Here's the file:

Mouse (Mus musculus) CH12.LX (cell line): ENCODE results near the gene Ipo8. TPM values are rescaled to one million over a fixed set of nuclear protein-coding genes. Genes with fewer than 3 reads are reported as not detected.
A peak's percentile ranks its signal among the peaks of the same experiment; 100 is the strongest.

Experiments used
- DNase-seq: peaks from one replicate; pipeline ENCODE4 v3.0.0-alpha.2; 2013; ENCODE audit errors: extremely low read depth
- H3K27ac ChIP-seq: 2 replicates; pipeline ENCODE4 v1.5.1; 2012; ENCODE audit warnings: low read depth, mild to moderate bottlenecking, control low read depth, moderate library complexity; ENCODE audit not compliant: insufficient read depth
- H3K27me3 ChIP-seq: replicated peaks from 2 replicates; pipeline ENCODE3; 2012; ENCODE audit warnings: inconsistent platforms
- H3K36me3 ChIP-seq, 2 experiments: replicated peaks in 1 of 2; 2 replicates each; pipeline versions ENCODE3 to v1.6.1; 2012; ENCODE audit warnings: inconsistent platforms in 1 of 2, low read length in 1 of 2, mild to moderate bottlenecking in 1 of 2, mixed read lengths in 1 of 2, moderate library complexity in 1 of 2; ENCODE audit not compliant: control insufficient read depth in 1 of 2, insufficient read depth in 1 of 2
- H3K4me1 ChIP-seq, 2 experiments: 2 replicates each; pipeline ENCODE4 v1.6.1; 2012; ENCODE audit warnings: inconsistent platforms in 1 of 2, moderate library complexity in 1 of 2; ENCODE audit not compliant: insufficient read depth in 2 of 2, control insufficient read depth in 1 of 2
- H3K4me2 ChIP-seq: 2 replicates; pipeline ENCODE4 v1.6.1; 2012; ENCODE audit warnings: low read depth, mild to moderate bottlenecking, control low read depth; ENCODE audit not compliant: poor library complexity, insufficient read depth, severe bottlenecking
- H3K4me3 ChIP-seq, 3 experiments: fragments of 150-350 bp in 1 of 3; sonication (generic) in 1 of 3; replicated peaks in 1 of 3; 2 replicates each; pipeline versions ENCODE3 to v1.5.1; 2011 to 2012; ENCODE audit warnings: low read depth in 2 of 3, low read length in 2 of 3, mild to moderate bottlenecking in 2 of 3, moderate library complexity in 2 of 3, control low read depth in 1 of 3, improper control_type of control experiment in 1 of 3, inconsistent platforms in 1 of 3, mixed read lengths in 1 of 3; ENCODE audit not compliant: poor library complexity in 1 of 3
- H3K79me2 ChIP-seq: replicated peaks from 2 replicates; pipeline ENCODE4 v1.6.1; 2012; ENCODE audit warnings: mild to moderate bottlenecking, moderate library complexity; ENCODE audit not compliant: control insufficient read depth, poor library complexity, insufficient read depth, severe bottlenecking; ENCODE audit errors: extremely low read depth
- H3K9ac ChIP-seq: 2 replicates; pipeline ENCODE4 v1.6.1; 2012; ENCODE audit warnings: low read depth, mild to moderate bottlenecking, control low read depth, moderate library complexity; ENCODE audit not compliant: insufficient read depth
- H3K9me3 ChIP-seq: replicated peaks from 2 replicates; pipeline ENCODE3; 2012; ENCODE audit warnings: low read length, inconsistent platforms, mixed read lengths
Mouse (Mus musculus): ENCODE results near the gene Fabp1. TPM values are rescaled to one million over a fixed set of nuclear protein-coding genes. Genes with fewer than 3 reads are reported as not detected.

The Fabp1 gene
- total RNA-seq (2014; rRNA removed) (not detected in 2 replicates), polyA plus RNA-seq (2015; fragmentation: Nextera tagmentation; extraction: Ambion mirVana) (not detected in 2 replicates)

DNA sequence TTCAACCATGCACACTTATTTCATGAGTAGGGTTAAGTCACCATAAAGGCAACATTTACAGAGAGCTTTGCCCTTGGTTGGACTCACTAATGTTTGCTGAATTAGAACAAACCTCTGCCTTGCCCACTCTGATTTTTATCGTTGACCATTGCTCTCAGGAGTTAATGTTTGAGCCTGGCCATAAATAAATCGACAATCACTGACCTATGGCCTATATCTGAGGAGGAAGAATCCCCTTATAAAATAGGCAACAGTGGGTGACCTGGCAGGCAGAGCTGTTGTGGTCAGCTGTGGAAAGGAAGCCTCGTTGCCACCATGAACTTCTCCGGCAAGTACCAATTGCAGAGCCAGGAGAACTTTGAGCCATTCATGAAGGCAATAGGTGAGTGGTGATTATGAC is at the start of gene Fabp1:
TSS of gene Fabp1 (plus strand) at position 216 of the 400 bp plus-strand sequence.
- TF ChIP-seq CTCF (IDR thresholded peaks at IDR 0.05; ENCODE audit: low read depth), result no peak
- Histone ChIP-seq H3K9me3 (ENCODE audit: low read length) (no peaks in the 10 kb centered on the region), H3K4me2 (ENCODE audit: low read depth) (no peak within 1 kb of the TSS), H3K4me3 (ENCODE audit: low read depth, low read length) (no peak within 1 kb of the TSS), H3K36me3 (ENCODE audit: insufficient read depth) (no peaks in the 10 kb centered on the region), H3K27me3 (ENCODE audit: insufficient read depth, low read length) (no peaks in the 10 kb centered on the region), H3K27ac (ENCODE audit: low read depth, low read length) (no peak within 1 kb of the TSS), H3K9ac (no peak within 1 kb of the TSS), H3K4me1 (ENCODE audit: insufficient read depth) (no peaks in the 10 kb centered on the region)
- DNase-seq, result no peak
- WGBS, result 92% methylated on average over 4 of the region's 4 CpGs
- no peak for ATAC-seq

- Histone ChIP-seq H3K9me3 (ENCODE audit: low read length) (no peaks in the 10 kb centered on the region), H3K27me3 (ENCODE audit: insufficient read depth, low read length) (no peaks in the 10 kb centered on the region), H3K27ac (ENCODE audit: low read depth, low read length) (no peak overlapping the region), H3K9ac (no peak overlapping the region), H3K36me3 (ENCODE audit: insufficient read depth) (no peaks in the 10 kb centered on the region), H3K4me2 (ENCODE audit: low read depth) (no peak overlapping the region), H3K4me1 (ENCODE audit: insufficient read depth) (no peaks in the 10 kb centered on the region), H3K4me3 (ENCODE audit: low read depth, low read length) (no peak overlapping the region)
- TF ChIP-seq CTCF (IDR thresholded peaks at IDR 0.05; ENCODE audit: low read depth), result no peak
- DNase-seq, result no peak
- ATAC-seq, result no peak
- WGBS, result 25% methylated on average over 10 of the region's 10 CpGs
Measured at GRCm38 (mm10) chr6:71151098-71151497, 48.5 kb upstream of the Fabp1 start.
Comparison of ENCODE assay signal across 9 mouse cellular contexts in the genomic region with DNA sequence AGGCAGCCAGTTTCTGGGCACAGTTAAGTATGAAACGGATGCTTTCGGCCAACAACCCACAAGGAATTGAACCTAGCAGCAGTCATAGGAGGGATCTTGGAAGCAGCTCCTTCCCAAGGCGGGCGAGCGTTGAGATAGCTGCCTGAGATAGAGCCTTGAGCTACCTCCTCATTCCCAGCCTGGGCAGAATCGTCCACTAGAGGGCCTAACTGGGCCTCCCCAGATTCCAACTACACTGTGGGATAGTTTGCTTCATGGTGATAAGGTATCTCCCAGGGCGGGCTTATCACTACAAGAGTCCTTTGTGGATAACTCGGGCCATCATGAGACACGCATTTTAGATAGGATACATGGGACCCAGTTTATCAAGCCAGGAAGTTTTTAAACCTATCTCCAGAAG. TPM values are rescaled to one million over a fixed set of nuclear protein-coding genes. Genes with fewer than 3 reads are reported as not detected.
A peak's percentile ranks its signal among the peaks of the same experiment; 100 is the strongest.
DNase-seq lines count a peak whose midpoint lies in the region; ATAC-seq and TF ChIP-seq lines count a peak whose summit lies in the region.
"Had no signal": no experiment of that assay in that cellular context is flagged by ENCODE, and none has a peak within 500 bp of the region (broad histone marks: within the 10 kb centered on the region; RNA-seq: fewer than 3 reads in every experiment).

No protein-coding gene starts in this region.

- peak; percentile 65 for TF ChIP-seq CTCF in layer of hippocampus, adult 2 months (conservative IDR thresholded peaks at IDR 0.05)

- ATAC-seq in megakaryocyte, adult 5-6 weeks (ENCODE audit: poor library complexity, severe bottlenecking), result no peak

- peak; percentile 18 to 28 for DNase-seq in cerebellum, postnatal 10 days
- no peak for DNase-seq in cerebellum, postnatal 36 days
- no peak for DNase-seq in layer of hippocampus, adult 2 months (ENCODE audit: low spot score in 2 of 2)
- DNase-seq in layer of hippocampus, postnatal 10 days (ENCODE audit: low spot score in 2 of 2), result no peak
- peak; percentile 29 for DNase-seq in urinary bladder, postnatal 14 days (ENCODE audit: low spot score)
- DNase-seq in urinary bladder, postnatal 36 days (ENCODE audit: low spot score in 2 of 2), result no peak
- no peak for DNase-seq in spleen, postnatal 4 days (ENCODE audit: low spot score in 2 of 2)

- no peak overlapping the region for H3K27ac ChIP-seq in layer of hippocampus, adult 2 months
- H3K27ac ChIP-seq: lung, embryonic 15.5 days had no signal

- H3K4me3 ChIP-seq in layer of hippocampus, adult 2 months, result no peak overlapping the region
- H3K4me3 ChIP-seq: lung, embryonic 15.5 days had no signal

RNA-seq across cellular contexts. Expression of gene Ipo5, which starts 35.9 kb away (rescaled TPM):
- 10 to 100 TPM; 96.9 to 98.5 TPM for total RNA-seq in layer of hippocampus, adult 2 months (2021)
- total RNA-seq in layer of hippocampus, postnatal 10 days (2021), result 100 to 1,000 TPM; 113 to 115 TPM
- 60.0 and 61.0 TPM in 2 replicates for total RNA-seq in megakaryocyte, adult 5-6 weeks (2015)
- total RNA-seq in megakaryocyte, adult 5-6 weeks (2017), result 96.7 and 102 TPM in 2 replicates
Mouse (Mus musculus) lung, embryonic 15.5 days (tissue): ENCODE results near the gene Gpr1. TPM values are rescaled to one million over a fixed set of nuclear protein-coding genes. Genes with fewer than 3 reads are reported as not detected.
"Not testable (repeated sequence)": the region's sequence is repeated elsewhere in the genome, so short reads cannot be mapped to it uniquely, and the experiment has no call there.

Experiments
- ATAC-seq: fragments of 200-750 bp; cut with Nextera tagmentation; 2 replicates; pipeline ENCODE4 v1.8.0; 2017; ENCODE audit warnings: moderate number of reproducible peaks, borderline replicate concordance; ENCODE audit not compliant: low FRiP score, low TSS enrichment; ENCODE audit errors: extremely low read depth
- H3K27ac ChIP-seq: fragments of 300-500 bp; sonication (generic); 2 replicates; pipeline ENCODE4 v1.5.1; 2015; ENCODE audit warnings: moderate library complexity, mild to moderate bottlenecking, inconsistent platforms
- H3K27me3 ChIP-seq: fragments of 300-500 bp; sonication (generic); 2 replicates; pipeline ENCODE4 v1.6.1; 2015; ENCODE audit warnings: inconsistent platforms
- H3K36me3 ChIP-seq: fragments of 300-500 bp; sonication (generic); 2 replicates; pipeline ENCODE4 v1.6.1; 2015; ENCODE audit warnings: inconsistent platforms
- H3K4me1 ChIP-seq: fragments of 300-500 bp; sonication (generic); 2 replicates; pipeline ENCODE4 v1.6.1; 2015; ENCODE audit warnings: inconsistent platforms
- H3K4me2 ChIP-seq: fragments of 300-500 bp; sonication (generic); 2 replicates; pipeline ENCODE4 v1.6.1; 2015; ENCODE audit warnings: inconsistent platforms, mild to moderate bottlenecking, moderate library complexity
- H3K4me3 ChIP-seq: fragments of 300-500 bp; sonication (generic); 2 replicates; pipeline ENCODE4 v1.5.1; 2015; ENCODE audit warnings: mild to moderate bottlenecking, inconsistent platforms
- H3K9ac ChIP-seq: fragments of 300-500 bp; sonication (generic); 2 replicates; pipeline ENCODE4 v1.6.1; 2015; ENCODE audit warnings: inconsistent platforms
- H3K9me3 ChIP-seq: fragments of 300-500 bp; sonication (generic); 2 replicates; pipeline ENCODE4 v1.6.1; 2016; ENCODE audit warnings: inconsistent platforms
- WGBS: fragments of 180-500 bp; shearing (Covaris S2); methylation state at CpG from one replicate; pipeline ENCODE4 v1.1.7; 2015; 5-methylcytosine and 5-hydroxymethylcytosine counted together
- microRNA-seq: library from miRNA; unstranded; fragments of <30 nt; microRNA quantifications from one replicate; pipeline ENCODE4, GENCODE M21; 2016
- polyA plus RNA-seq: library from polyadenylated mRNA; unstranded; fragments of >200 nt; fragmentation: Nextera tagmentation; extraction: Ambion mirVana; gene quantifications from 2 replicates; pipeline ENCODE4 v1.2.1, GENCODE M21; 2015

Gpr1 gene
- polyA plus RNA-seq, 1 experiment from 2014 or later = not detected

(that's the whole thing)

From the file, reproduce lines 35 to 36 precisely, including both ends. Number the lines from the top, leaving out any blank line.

- peak; percentile 65 for TF ChIP-seq CTCF in layer of hippocampus, adult 2 months (conservative IDR thresholded peaks at IDR 0.05)

- ATAC-seq in megakaryocyte, adult 5-6 weeks (ENCODE audit: poor library complexity, severe bottlenecking), result no peak